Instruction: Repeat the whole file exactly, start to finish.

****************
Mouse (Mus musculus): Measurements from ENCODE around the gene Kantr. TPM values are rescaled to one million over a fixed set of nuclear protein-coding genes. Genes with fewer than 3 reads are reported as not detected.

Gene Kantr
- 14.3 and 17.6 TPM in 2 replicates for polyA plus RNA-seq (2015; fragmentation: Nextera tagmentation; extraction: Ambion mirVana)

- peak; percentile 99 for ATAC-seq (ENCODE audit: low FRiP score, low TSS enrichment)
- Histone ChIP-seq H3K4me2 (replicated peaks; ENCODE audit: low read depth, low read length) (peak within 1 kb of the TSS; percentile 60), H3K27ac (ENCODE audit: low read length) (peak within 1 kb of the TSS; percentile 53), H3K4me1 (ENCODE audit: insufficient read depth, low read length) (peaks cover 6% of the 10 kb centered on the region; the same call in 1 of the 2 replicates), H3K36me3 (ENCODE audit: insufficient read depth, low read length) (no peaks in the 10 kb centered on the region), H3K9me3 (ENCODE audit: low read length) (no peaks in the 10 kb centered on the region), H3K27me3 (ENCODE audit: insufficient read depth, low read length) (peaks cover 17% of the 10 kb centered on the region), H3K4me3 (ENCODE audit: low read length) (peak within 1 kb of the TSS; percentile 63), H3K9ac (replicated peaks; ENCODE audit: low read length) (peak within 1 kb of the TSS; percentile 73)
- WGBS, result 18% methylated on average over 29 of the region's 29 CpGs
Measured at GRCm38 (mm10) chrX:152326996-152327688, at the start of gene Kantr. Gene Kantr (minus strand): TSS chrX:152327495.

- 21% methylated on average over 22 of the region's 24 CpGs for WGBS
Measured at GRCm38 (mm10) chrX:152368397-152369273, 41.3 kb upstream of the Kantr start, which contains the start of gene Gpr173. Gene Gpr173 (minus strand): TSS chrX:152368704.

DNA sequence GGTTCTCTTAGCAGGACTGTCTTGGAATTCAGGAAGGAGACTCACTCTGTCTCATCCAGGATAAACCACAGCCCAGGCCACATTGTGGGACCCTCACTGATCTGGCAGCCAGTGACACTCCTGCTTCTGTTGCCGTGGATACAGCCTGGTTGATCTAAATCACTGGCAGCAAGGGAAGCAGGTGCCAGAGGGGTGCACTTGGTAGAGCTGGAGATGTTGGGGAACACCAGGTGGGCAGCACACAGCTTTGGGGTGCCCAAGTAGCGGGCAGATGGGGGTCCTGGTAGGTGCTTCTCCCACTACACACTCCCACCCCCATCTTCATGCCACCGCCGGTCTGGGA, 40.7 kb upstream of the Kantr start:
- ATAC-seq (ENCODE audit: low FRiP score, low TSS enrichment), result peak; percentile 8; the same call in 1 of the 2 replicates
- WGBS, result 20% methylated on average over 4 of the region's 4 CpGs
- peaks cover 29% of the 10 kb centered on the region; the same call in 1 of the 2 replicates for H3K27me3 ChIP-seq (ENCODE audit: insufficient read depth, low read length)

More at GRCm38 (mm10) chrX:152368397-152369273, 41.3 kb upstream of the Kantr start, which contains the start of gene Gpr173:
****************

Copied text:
Mouse (Mus musculus): Measurements from ENCODE around the gene Kantr. TPM values are rescaled to one million over a fixed set of nuclear protein-coding genes. Genes with fewer than 3 reads are reported as not detected.

Gene Kantr
- 14.3 and 17.6 TPM in 2 replicates for polyA plus RNA-seq (2015; fragmentation: Nextera tagmentation; extraction: Ambion mirVana)

- peak; percentile 99 for ATAC-seq (ENCODE audit: low FRiP score, low TSS enrichment)
- Histone ChIP-seq H3K4me2 (replicated peaks; ENCODE audit: low read depth, low read length) (peak within 1 kb of the TSS; percentile 60), H3K27ac (ENCODE audit: low read length) (peak within 1 kb of the TSS; percentile 53), H3K4me1 (ENCODE audit: insufficient read depth, low read length) (peaks cover 6% of the 10 kb centered on the region; the same call in 1 of the 2 replicates), H3K36me3 (ENCODE audit: insufficient read depth, low read length) (no peaks in the 10 kb centered on the region), H3K9me3 (ENCODE audit: low read length) (no peaks in the 10 kb centered on the region), H3K27me3 (ENCODE audit: insufficient read depth, low read length) (peaks cover 17% of the 10 kb centered on the region), H3K4me3 (ENCODE audit: low read length) (peak within 1 kb of the TSS; percentile 63), H3K9ac (replicated peaks; ENCODE audit: low read length) (peak within 1 kb of the TSS; percentile 73)
- WGBS, result 18% methylated on average over 29 of the region's 29 CpGs
Measured at GRCm38 (mm10) chrX:152326996-152327688, at the start of gene Kantr. Gene Kantr (minus strand): TSS chrX:152327495.

- 21% methylated on average over 22 of the region's 24 CpGs for WGBS
Measured at GRCm38 (mm10) chrX:152368397-152369273, 41.3 kb upstream of the Kantr start, which contains the start of gene Gpr173. Gene Gpr173 (minus strand): TSS chrX:152368704.

DNA sequence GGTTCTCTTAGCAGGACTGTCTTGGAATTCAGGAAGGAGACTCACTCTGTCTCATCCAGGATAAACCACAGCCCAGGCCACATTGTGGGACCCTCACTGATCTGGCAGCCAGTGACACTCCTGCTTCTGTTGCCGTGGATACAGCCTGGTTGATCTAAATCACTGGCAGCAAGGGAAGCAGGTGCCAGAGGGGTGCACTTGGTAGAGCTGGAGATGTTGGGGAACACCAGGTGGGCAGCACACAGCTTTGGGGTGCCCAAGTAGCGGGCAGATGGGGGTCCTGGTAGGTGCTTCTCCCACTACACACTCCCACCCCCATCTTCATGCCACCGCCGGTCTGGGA, 40.7 kb upstream of the Kantr start:
- ATAC-seq (ENCODE audit: low FRiP score, low TSS enrichment), result peak; percentile 8; the same call in 1 of the 2 replicates
- WGBS, result 20% methylated on average over 4 of the region's 4 CpGs
- peaks cover 29% of the 10 kb centered on the region; the same call in 1 of the 2 replicates for H3K27me3 ChIP-seq (ENCODE audit: insufficient read depth, low read length)

More at GRCm38 (mm10) chrX:152368397-152369273, 41.3 kb upstream of the Kantr start, which contains the start of gene Gpr173: